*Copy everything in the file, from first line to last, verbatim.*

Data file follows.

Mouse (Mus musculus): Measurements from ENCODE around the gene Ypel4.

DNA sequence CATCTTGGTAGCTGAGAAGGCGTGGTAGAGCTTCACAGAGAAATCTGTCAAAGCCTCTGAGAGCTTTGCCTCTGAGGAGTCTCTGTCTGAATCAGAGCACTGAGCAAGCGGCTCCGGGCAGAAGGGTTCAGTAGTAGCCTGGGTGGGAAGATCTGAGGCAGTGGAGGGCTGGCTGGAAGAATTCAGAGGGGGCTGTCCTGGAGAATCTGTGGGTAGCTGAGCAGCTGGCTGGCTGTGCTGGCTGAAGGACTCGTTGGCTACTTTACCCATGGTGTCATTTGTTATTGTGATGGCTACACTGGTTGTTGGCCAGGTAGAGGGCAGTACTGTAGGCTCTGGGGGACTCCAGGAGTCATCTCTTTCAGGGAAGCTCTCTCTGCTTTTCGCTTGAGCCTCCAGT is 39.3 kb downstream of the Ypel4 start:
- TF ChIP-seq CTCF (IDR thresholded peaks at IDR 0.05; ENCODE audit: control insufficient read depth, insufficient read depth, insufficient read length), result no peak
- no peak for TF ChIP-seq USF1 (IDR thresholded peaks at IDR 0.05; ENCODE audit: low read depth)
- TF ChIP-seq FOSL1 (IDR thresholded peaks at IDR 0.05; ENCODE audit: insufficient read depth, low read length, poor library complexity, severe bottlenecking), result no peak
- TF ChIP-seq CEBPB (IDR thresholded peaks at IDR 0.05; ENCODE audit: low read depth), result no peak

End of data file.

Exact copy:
Mouse (Mus musculus): Measurements from ENCODE around the gene Ypel4.

DNA sequence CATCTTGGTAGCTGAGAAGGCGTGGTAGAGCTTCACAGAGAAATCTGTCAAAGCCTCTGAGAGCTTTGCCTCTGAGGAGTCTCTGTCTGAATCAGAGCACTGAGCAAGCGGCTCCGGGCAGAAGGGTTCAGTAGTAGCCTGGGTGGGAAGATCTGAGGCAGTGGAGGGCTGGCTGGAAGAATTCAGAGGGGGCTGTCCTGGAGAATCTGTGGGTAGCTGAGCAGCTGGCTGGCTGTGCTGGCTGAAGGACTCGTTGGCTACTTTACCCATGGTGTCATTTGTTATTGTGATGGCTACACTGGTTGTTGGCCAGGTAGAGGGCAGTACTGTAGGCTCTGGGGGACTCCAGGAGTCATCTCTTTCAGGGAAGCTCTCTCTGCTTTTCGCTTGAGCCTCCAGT is 39.3 kb downstream of the Ypel4 start:
- TF ChIP-seq CTCF (IDR thresholded peaks at IDR 0.05; ENCODE audit: control insufficient read depth, insufficient read depth, insufficient read length), result no peak
- no peak for TF ChIP-seq USF1 (IDR thresholded peaks at IDR 0.05; ENCODE audit: low read depth)
- TF ChIP-seq FOSL1 (IDR thresholded peaks at IDR 0.05; ENCODE audit: insufficient read depth, low read length, poor library complexity, severe bottlenecking), result no peak
- TF ChIP-seq CEBPB (IDR thresholded peaks at IDR 0.05; ENCODE audit: low read depth), result no peak